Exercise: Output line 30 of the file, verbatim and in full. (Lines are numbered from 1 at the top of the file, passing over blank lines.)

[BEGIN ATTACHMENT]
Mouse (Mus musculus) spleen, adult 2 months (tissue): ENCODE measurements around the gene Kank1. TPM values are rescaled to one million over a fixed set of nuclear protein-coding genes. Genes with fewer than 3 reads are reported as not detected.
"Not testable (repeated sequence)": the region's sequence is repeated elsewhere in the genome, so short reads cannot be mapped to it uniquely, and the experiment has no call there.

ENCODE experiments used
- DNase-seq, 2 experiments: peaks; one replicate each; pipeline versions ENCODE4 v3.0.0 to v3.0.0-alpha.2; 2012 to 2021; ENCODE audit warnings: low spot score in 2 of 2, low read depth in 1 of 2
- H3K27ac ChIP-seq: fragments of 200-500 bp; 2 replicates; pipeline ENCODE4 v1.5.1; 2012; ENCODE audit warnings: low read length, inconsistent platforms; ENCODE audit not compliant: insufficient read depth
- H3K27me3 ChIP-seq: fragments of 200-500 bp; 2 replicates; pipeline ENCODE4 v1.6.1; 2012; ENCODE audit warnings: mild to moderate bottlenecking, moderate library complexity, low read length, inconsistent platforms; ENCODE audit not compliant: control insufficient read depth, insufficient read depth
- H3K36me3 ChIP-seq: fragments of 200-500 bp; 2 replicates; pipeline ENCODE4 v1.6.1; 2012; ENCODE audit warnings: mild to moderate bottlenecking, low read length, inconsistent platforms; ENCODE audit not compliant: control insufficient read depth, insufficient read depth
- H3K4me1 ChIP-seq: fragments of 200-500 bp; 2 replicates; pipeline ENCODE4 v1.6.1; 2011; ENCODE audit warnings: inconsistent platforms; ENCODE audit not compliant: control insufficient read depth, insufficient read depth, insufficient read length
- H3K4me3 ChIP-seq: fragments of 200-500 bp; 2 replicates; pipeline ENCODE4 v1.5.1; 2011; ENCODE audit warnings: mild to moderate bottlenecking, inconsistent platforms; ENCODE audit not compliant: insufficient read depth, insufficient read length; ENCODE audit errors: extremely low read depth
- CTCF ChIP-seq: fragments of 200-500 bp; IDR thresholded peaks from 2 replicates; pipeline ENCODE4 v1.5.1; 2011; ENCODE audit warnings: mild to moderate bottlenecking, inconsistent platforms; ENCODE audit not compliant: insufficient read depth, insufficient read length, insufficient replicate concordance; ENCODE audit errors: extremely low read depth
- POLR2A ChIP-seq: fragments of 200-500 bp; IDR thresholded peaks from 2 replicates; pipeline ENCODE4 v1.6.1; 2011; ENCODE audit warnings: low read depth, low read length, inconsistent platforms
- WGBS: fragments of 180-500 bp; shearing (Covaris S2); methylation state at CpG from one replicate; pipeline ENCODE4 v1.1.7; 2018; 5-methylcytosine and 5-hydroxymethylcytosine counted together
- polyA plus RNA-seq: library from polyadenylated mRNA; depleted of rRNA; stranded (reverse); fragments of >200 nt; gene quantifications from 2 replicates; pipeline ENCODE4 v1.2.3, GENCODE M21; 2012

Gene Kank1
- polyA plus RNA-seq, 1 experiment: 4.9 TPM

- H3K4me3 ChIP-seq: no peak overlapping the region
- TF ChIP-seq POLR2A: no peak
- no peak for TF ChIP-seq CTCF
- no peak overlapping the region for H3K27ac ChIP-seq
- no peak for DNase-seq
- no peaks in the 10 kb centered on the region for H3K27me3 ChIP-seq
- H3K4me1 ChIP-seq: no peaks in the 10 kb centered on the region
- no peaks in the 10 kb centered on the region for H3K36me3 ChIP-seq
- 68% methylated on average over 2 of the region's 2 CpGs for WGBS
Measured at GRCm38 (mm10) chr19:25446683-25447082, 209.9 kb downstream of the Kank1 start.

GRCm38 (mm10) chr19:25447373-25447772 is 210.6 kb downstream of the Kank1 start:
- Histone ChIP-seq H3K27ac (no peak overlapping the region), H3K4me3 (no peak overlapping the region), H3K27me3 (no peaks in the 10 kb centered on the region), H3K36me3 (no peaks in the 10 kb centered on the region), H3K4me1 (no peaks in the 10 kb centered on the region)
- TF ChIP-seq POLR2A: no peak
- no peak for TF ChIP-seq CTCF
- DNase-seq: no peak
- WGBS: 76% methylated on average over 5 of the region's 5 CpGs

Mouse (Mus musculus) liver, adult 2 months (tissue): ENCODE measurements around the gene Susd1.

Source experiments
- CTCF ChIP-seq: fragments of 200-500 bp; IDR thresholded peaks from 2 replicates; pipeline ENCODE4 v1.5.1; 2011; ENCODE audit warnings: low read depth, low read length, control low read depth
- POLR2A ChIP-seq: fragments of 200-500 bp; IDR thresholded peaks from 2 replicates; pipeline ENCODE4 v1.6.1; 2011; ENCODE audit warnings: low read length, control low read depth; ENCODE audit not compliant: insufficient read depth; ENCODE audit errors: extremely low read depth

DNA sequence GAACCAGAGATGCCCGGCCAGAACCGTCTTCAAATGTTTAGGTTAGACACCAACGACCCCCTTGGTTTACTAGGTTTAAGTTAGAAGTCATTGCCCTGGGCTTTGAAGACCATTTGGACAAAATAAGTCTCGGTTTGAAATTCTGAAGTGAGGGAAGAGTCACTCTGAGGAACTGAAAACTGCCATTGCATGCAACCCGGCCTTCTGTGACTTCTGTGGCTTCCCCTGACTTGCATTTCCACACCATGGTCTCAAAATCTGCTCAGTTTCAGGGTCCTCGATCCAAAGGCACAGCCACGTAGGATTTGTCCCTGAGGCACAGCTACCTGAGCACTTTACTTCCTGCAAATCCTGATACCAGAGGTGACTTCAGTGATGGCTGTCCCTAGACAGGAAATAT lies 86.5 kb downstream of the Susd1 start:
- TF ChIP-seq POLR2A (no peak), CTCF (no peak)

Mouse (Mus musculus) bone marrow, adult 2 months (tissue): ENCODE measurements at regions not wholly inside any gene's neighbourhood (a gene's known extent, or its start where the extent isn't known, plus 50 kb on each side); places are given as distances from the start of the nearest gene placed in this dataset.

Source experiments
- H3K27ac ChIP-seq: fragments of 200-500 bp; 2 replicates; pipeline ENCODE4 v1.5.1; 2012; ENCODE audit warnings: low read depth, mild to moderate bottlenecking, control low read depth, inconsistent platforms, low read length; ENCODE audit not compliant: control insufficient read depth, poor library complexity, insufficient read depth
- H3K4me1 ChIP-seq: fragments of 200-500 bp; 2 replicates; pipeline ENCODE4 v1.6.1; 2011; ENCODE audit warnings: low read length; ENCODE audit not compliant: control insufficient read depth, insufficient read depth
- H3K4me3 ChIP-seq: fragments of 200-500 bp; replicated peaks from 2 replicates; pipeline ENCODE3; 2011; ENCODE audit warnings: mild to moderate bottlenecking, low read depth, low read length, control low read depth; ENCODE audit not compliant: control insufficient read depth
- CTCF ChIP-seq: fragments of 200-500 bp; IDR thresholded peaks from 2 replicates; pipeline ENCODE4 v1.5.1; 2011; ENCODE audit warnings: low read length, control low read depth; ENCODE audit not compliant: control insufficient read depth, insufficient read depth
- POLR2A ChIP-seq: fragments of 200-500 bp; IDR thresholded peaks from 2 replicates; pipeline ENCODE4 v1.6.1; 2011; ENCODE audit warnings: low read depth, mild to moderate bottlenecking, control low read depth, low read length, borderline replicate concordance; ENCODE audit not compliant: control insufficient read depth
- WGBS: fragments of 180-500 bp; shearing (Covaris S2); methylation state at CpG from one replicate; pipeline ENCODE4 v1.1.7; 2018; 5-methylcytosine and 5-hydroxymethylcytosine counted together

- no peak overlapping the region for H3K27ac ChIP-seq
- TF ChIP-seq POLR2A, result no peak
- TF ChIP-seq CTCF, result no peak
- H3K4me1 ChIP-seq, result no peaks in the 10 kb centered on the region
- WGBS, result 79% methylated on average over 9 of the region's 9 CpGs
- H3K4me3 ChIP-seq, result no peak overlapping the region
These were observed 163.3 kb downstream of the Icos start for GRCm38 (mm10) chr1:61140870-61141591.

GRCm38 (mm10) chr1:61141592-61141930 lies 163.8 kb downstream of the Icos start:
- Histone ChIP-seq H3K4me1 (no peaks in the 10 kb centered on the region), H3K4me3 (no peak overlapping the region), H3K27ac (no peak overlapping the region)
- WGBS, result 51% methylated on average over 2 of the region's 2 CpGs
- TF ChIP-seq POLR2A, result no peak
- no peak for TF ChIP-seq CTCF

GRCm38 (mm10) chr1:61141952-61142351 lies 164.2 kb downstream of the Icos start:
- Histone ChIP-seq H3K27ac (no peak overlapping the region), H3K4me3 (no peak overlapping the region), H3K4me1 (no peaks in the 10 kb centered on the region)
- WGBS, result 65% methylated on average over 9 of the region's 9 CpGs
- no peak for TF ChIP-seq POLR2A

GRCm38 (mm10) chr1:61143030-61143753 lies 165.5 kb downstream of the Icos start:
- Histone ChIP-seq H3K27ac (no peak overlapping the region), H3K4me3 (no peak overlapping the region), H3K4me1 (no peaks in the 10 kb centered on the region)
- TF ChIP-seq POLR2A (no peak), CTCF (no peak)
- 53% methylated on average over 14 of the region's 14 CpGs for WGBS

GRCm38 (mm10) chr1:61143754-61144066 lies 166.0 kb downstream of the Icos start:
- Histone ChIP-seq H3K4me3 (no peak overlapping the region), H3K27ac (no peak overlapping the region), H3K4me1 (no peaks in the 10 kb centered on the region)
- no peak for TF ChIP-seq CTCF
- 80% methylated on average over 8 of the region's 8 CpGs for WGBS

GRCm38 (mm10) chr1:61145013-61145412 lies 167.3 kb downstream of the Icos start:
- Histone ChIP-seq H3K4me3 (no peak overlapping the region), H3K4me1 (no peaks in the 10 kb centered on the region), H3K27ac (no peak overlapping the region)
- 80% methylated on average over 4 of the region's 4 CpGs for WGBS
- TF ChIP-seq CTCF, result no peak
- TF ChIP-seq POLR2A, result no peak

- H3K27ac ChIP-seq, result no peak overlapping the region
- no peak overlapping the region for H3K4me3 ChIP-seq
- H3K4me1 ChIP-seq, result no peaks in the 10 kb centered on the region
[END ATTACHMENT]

- DNase-seq: no peak